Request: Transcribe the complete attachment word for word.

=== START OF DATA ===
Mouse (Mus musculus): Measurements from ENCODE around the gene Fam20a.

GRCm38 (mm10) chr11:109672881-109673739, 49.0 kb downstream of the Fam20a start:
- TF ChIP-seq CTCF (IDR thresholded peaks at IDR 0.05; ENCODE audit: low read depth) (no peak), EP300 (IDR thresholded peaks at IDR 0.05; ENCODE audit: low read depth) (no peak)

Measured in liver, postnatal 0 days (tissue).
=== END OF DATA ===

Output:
Mouse (Mus musculus): Measurements from ENCODE around the gene Fam20a.

GRCm38 (mm10) chr11:109672881-109673739, 49.0 kb downstream of the Fam20a start:
- TF ChIP-seq CTCF (IDR thresholded peaks at IDR 0.05; ENCODE audit: low read depth) (no peak), EP300 (IDR thresholded peaks at IDR 0.05; ENCODE audit: low read depth) (no peak)

Measured in liver, postnatal 0 days (tissue).